The position of the UK means that it has a temperate climate that is very much regulated by the Atlantic ocean. Winters are mild when compared to other global locations at the same longitude. For example London is at roughly the same longitude north as Calgary in Alberta. Calgary winters see -20°C and have a record low of -45°C. The warmth from the Atlantic meridional overturning circulation (AMOC) system keeps UK winters mild. In the summer that same current also has a cooling effect and so the UK does not have extremes.
With a globally changing climate, what is the future for the UK?
The UK’s Met office has just published a paper on exactly that.
Published in Nature Communications on Jun 30, 2020, the authors of this paper tie together regional observations with climate model data and spell out the possible roadmap for what is coming. The process they utilise for doing that is known as a “risk-based attribution methodology”.
What is the quick summary of their results?
We find that temperatures above 35 °C are becoming increasingly common in the southeast, while by 2100 many areas in the north are likely to exceed 30 °C at least once per decade. Summers which see days above 40 °C somewhere in the UK have a return time of 100-300 years at present, but, without mitigating greenhouse gas emissions, this can decrease to 3.5 years by 2100.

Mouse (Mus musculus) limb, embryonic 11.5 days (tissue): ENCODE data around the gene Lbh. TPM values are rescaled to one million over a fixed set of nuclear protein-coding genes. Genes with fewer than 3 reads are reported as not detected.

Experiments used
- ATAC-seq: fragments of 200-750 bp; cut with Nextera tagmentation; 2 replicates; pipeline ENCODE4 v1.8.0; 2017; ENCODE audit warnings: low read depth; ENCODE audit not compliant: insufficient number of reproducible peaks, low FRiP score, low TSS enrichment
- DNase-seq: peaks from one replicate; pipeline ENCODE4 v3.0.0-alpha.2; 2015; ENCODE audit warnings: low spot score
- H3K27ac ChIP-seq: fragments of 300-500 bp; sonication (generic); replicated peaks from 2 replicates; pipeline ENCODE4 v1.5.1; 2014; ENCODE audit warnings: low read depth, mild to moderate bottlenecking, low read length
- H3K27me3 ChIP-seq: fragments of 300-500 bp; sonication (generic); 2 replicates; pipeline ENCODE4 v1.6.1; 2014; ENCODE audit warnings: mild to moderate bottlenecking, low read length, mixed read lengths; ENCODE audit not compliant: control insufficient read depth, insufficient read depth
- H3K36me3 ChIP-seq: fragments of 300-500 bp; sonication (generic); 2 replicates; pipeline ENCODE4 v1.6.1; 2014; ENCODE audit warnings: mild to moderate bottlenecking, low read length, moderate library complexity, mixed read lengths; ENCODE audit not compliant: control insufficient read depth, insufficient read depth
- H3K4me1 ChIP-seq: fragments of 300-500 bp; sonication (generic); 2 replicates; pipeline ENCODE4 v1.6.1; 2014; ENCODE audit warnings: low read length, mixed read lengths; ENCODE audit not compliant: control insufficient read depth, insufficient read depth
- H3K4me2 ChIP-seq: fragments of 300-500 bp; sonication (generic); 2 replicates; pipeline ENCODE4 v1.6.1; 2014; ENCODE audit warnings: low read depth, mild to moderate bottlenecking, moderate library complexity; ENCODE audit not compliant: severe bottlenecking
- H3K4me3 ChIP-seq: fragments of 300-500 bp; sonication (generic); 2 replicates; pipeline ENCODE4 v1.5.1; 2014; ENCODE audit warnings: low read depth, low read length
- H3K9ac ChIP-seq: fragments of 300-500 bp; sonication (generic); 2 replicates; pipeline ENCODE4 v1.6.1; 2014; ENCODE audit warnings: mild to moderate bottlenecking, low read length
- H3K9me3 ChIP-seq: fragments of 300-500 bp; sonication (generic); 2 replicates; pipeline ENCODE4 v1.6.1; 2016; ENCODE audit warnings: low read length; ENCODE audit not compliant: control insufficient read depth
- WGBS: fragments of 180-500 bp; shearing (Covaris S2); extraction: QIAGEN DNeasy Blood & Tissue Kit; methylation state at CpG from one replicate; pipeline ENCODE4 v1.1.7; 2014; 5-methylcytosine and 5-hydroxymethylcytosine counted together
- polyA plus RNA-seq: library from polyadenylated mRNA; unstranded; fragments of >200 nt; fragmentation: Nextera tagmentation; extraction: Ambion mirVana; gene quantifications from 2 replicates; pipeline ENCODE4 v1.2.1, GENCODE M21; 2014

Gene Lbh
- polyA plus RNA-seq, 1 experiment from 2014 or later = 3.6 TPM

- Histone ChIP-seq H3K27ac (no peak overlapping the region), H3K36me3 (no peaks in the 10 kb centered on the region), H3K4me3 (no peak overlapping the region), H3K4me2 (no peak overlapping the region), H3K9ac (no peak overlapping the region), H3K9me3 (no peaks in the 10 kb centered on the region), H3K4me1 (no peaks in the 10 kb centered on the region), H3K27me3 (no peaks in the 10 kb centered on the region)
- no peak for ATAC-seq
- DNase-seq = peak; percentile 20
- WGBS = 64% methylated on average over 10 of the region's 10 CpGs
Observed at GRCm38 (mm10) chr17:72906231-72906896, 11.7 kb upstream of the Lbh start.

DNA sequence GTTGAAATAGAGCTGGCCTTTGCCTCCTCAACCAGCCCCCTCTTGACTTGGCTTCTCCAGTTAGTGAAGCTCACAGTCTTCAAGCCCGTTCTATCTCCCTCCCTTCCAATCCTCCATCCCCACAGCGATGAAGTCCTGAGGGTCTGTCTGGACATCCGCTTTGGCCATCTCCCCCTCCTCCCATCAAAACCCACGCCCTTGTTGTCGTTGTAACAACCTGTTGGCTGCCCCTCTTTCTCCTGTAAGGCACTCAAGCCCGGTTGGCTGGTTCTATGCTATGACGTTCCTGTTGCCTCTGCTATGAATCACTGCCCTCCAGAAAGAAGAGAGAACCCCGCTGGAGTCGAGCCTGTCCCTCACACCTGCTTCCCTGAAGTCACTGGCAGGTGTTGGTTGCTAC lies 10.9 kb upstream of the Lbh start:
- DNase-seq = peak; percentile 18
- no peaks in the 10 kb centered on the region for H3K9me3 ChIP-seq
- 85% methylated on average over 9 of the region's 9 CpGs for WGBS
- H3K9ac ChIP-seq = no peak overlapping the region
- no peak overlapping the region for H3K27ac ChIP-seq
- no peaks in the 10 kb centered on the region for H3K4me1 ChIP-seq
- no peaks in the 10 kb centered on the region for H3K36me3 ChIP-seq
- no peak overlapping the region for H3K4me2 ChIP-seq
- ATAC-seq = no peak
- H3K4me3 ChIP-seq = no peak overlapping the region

In other words, temperatures exceeding 40°C will become increasingly common.
It is an appropriately cautious and wholly reasonable conclusion.
Cherry-picked snippets from the paper
…Europe is gearing up for more frequent and intense heatwaves6 and while the UK has not yet borne the brunt of extreme continental heat, its summer temperatures are decidedly on the rise7,8. Attribution research provides strong evidence that hot extremes are becoming more frequent and intense9 under the influence of human-caused climate change10,11. The UK summer temperature of 2018 was a joint record, estimated to have become 30 times more likely due to anthropogenic causes12. A year later, during a severe heatwave in western Europe13, the warmest daily temperature averaged over the UK reached a new peak (Fig. 1a) and the highest temperature in the country ever recorded was registered in Cambridge…
In the above the illustration we have their timeseries of the return time for observing temperatures in the UK above …
- a 30 °C,
- b 35 °C
- c 40 °C
It includes all forcings and future projections following the RCP 4.5 (in pink) and RCP 8.5 (in grey) scenarios. The thickness of the timeseries illustrates the uncertainty in the transfer functions used in their analysis.
The expected range in the natural climate is marked in green. The vertical grey lines mark year 2020 (i.e., the present climate).
The summary of what is coming
Rising above 35 °C is estimated to occur once every 5 years at present and almost every year by the end of the century.
The probability of recording 40 °C, or above, in the UK is now rapidly accelerating and begins to rise clearly above the range of the natural climate.
The return time for the 40 °C threshold is reduced from 100–1000s of years in the natural climate to 100–300 years in the present climate and to only about 15 years by 2100 under the medium-emissions scenario (RCP 4.5) and 3.5 years under the high-emissions scenario (RCP 8.5).
In other words, the UK on a course towards temperatures that would be too high to be observed in the natural climate.
As the warming continues, you can expect new records in coming decades.